Testing: Is the time ripe for change?


First, Education Secretary Arne Duncan, a national cheerleader for standardized testing, prepares to head into the Washington sunset. Then President Obama and a new national study note the obvious – testing has gotten out of control and needs to be curtailed.

Could the retirement of the STAAR testing regime – or at least an extreme makeover — be that far behind?

Let’s not get ahead of ourselves. For one thing, the president’s new “testing action plan” offers guidance to school officials but does not carry the force of law. Permanent changes in testing requirements, at least at the federal level, will require congressional approval of changes in the No Child Left Behind Act, and our dysfunctional Congress is barely able to legislate a walk across the street.

But the president’s announcement comes at an opportune time for educators and parents in Texas who have had it up to their eyeballs with practice tests, benchmarks, stressed-out grade-schoolers and other manifestations of an out-of-control STAAR culture.

Earlier this year, Texas legislators – who also began detecting parental anger over testing – created a 15-member Texas Commission on the Next Generation of Assessments and Accountability. That’s a long title for a panel that will study possible changes in testing and accountability requirements and make recommendations for the Legislature to consider in 2017.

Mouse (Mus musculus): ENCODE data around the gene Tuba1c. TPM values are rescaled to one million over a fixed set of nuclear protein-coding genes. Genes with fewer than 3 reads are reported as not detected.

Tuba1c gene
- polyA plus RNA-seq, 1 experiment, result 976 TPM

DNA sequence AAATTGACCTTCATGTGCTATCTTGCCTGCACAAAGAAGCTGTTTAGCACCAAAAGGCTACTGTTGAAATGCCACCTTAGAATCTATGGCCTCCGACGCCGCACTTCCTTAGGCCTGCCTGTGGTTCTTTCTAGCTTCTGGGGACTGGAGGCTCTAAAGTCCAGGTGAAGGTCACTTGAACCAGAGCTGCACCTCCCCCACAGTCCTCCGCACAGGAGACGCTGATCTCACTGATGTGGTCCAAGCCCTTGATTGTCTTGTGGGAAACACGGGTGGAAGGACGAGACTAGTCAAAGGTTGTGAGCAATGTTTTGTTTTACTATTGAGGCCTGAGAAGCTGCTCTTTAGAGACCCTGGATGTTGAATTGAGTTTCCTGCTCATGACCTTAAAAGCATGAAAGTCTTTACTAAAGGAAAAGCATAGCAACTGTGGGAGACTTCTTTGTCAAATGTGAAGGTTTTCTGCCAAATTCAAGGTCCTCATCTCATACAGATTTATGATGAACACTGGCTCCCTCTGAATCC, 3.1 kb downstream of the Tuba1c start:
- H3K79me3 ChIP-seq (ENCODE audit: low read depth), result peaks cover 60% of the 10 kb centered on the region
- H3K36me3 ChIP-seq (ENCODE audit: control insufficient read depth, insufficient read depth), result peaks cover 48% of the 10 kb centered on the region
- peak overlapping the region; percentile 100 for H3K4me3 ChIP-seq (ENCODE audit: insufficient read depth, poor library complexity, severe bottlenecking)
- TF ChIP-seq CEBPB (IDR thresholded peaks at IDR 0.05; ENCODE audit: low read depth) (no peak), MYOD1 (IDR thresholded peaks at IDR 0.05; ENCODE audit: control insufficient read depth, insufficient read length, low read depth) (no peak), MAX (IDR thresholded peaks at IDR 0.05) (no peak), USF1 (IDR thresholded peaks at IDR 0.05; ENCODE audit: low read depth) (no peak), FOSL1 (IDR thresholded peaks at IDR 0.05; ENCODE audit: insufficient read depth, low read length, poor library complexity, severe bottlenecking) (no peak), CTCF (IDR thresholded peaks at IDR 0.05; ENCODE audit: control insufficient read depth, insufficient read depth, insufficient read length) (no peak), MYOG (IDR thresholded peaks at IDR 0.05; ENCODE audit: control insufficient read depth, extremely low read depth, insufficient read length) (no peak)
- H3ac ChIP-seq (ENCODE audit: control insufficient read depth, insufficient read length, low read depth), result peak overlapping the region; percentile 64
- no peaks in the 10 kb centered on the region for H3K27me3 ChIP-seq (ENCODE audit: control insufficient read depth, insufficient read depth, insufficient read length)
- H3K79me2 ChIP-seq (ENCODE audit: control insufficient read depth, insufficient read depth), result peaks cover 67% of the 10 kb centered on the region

The commission will be appointed by the governor, the lieutenant governor and the speaker of the House, and, despite concerns about testing, it is likely to hear from interest groups more concerned with test scores than they are in providing educators and students with sufficient resources for classroom success.

But the panel will include at least two parents and two educators. TSTA is encouraging all its local affiliates to lobby their school boards to demand that the commission and the Legislature reduce testing and replace it with a realistic accountability system that is supported by an adequate and equitable school funding system.

It’s past time to start putting first things first.





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